This is truly off theme for this blog — but reading Ta-Nehisi Coates yesterday I came across this post on his (and my) most remembered Martin Luther King speech. The post resonated later in the evening as, I listened to Tavis Smiley’s show on NPR and heard one his guests argue that Obama’s nomination acceptance on the anniversary of the “I have a dream” speech did not sufficiently emphasize the Blackness of the Civil Rights struggle and of King’s message.
Smiley and several of his other guests disagreed, but the comment made me go back and listen again — second time in a day — to the clip Ta-Nehisi posted, the key passage in the “I’ve been to the mountaintop” speech delivered the day before he was assassinated.
Listening and watching again — especially with the foreknowledge that MLK seemed to have of what was coming so unbelievably soon — crystallized why I thought Obama got his note just right in his acceptance speech. He spoke of King not by name, remember, but as the Preacher from Georgia.
The Preacher — someone who teaches, persuades, one whose success is judged by what his or her words inspire their listeners to do. The rhetorical idea was obvious, and I think right: Obama was saying that King’s words belong not just to one man, time, and struggle, but form a teaching that transcends those particulars.
And in that context, the Mountaintop speech is as important, maybe more so, than the visionary and uplifting Dream.
Remember, King really was a preacher, steeped in Bible. He knew exactly what he wanted to do with the image of the mountaintop. His predecessor there was Moses — not like Jesus a messiah, divine and already at least in one attribute an inhabitant of the world to come, but a prophet, a teacher, a mortal man with great flaws to accompany his strengths, who had done his best by his stubborn and stiffnecked people.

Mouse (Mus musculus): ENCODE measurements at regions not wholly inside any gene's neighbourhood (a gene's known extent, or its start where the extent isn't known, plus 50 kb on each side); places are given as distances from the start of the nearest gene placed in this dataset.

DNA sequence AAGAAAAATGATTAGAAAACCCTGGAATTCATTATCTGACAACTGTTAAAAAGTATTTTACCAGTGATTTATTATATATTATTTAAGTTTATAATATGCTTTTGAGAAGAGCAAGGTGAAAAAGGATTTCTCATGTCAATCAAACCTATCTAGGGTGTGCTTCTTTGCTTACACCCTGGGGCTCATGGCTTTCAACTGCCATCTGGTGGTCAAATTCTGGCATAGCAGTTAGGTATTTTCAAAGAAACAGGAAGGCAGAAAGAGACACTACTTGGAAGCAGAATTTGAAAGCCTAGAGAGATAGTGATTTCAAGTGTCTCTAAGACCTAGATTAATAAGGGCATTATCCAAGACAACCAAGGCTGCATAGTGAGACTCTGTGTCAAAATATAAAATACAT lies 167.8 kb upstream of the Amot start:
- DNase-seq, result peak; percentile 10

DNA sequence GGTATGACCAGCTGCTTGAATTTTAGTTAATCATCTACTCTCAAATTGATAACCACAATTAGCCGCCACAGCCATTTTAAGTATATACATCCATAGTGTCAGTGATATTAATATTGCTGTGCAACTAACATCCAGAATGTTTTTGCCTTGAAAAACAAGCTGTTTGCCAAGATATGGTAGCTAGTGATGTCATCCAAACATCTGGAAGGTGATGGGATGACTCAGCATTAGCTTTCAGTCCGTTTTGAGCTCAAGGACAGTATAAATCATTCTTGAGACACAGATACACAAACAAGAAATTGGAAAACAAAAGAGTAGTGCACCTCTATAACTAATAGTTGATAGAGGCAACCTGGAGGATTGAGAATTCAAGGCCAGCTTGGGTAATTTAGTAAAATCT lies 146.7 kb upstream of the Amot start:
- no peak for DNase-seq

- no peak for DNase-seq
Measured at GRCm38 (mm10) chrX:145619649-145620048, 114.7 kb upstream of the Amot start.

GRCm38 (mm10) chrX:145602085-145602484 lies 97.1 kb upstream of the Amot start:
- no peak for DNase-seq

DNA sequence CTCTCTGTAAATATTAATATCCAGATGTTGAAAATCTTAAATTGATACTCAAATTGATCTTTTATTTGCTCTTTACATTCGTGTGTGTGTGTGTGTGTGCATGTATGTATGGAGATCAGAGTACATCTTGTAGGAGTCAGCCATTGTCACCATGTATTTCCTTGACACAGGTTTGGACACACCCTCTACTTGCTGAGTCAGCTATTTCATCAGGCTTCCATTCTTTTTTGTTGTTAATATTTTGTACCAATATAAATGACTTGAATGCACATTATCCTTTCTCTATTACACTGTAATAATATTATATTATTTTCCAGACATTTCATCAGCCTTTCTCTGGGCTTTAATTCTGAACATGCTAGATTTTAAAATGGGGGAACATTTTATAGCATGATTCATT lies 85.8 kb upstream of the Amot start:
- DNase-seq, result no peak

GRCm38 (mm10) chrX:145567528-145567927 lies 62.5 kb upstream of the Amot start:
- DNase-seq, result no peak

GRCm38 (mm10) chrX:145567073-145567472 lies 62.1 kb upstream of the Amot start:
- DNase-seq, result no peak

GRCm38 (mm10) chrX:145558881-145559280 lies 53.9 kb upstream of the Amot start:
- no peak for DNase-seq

Moses had led that people for a long time; at the threshold of success, of labor’s end, he learns he will not complete the journey. Most of the book of Deuteronomy is devoted to Moses giving the last lessons he can to his people, uplift and threats, and a final admonition: “Therefore choose life.” Then he climbs to the mountain peak, looks over the land promised the Jews, and dies.
The full range of meaning and feeling in the old tale of work transcending death is what makes King’s reworking so powerful. This is what great speakers and teachers do: they endow their words not just with overt meaning, but with a layered wealth of story, more meaning, more stuff for their listeners to chew on.
Obama in a literally mundane context turned his speech on the same idea. He’s a great speaker in the same vein as King, not because he can deliver a line well, but because the speeches he writes and delivers as well as he does have both sound and meaning — a very carefully constructed web of references and connections to other stories we have told each other. The Preacher from Georgia was a great way to frame the memory of Dr. King, that is, IMHO, not because in anonymized him, making him safe for white America — King is too strong a figure to be overtaken by his epithet, and Obama knows it. Rather the trope works because it demands we pay attention to the full meaning of both King’s words and Obama’s.
In other words, what a great speech, for what it said, for what it demands of its listeners, (all 40 million of us) and what it requires we remember.
So: for your viewing pleasure: “I’ve been to the mountaintop” excerpt (the full text and video can be found at the link above); “I have a Dream” and the last section of Barack Obama’s DNC acceptance speech in which the young preacher from Georgia makes his appearance. (Full forty-five minute version here):